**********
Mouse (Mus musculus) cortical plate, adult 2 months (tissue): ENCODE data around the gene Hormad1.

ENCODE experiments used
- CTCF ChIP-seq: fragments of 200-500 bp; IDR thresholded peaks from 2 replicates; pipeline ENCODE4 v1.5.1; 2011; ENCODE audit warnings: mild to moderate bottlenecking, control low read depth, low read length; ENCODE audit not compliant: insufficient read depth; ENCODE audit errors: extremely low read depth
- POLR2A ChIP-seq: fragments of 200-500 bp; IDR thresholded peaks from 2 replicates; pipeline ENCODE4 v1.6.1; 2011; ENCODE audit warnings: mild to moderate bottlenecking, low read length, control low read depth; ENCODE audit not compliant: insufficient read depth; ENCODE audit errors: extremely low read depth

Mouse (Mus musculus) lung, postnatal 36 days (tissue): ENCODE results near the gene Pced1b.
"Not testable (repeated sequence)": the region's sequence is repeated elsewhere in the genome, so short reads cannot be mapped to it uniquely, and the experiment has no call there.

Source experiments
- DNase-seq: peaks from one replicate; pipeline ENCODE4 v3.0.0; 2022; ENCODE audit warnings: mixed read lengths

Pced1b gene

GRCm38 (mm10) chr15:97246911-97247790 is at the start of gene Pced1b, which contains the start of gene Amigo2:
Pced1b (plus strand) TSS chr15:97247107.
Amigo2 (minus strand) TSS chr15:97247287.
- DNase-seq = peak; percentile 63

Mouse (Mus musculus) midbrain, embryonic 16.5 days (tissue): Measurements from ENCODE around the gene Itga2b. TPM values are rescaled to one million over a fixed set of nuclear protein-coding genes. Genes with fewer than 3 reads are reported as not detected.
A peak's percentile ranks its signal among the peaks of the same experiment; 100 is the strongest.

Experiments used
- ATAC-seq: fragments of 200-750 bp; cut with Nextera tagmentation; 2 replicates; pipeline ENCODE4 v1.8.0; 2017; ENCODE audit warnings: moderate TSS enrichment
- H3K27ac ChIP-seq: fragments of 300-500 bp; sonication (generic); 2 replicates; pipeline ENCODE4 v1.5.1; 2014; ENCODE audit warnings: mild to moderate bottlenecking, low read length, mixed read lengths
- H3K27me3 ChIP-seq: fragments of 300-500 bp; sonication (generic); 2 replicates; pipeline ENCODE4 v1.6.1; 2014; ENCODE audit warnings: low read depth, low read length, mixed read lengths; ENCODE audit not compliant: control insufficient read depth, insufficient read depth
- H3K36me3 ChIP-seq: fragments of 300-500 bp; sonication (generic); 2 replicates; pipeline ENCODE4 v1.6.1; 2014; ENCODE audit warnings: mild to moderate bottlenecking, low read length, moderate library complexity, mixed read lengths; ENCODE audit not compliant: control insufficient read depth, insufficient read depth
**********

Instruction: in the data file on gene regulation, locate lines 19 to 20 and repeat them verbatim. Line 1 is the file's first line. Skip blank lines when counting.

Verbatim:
- H3K27me3 ChIP-seq: fragments of 300-500 bp; sonication (generic); 2 replicates; pipeline ENCODE4 v1.6.1; 2014; ENCODE audit warnings: low read depth, low read length, mixed read lengths; ENCODE audit not compliant: control insufficient read depth, insufficient read depth
- H3K36me3 ChIP-seq: fragments of 300-500 bp; sonication (generic); 2 replicates; pipeline ENCODE4 v1.6.1; 2014; ENCODE audit warnings: mild to moderate bottlenecking, low read length, moderate library complexity, mixed read lengths; ENCODE audit not compliant: control insufficient read depth, insufficient read depth